A Red Knot seemingly dwarfs some lazing dowitchers!
You can see a few of his red belly feathers retained! (above and below)
One Black Skimmer plays the "Dead Skimmer Routine" to the hilt, while his friend shows how razor-thin those bills really are!
Ruddy Turnstone (above and below)
Wilson's Plover shows how big his bill is compared to other small plovers (above and below)!
Osprey (above and below)
We had a hard time tearing ourselves away from that spot, but the Centre beckoned, and although quiet, we did pick up a few migrants: several Yellow Warblers, a couple of Wilson’s, and a brilliant male American Redstart were the highlights. Several flycatchers came in; the only ones I could positively ID were a friendly Yellow-bellied Flycatcher (who peeped for good measure) and an Eastern Wood Pewee, but what I thought was an Alder Flycatcher at first (due to a sharp call note and the relative lack of an eye ring) I reneged on later after scrutinizing the pictures and wrote it off as another pewee, which can also utter a sharp pik call. A rest at the gazebo at the base of the water feature yielded a cooperative Northern Waterthrush, and a short walk on the boardwalk (still hoping for that frigate) yielded Mottled Ducks, Pied-billed Grebes, and heard-only Clapper Rails and Least Bitterns. The “east pond” had the usual Roseate Spoonbills and over-summering Blue-winged Teal.
Yellow-bellied Flycatcher (above and below)
Here's that "Alder Flycatcher" I was having doubts about; thoughts?
Northern Waterthrush (above and below)
After chilling out under the blind at the end of the boardwalk we had lunch at Daddy’s (which was fabulous; I had the crawfish etouffee, and they even had frog legs!!), then headed over to Sheepshead, which was a new spot for them. But we were shocked: there were dead trees lying all over, and the north side had been all but cleared out!! After posting the pictures on Facebook the mystery was solved post-haste: they were clearing out the non-native plants with plans to plant native plants and put in more water features. But that didn’t stop the birds any: another Northern Waterthrush bobbed along the water on the south side (which was untouched as far as I could tell), along with a Wilson’s Warbler, and a handful of Baltimore Orioles came in to the water feature on the north side while we sat in the shade of the kiosk! We were also visited by an Eastern Kingbird, and upon reflection Firmin felt he had a female Painted Bunting while Marie and I were focused on something else! But the best bird was a young male Vermilion Flycatcher, very rare on the Island any time of year (definitely was a first for my “Island List”)!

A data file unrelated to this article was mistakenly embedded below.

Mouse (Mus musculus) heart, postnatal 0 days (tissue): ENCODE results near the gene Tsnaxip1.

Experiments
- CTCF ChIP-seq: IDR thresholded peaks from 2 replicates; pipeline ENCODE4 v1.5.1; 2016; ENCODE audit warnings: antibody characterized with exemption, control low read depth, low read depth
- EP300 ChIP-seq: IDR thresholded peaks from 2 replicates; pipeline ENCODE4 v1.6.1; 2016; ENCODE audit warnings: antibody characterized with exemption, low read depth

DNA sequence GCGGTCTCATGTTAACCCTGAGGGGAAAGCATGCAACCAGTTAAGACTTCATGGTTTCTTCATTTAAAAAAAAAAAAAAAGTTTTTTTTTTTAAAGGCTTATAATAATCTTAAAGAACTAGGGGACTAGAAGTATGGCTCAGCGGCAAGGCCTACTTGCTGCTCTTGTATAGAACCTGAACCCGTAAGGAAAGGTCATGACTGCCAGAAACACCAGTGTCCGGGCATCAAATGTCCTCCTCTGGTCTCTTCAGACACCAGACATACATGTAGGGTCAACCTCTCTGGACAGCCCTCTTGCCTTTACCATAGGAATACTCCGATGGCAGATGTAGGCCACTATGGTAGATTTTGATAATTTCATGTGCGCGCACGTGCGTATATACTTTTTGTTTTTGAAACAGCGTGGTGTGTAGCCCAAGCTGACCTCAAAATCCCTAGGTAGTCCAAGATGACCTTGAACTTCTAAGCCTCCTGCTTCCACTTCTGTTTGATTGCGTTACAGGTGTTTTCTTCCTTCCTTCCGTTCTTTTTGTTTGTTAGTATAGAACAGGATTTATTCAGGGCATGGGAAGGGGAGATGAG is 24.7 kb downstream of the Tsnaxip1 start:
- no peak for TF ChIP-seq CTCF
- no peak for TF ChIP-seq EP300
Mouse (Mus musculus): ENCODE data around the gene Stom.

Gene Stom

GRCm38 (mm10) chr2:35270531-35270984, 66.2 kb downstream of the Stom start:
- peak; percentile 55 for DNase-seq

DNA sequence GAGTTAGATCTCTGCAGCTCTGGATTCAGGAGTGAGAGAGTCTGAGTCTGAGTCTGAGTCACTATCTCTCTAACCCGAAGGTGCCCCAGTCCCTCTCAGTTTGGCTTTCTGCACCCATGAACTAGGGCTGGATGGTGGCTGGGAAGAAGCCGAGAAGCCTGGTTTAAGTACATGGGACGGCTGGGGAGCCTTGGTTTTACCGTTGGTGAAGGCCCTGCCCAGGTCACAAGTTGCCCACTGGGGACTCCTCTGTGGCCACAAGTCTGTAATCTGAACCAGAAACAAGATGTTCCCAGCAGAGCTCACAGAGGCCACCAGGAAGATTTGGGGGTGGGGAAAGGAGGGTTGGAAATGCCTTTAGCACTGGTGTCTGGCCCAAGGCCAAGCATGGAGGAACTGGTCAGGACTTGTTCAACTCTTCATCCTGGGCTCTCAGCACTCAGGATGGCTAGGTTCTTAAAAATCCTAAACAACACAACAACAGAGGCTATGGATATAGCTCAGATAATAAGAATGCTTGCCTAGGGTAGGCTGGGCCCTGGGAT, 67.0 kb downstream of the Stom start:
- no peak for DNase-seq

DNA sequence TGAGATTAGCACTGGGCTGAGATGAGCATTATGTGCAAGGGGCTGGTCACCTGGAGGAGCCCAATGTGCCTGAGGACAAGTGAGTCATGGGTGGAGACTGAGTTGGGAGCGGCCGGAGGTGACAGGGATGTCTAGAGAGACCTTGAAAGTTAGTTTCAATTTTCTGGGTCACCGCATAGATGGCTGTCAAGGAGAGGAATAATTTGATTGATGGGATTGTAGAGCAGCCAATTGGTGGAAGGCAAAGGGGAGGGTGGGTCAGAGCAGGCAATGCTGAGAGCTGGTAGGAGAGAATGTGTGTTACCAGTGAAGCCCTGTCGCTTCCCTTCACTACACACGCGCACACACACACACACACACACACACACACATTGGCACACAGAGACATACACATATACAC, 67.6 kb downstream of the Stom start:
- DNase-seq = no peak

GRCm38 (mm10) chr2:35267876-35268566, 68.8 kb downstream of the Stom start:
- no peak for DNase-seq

The lot on the north side of Sheepshead
Young male Vermilion Flycatcher
Loggerhead Shrike (above and below)
Hot Eastern Kingbird
Talk of sod farms led me to consider Weaver Road, but due to time constraints we decided to make a stop at Tiocano Lake on the way home. No King Rails sounded off, but we did pick up some nice birds for the day, including Avocets, Stilt Sandpipers, a heard-only Pectoral Sandpiper, Common Gallinules, and a Wood Stork that unfortunately only I saw before he took off… L A nice consolation prize was a family of Groove-billed Anis along the road! A huge thunderstorm was to the west, and even though it was heading southwest according to the radar, we figured it would be best to be prudent and start back home! That storm was indeed south of the freeway, but we ended up driving through quite the gully-washer on the way to their hotel!
Wound up with a modest 83 species for the day. Bird List:
Black-bellied Whistling-DuckMottled Duck
Great Blue Heron
Little Blue Heron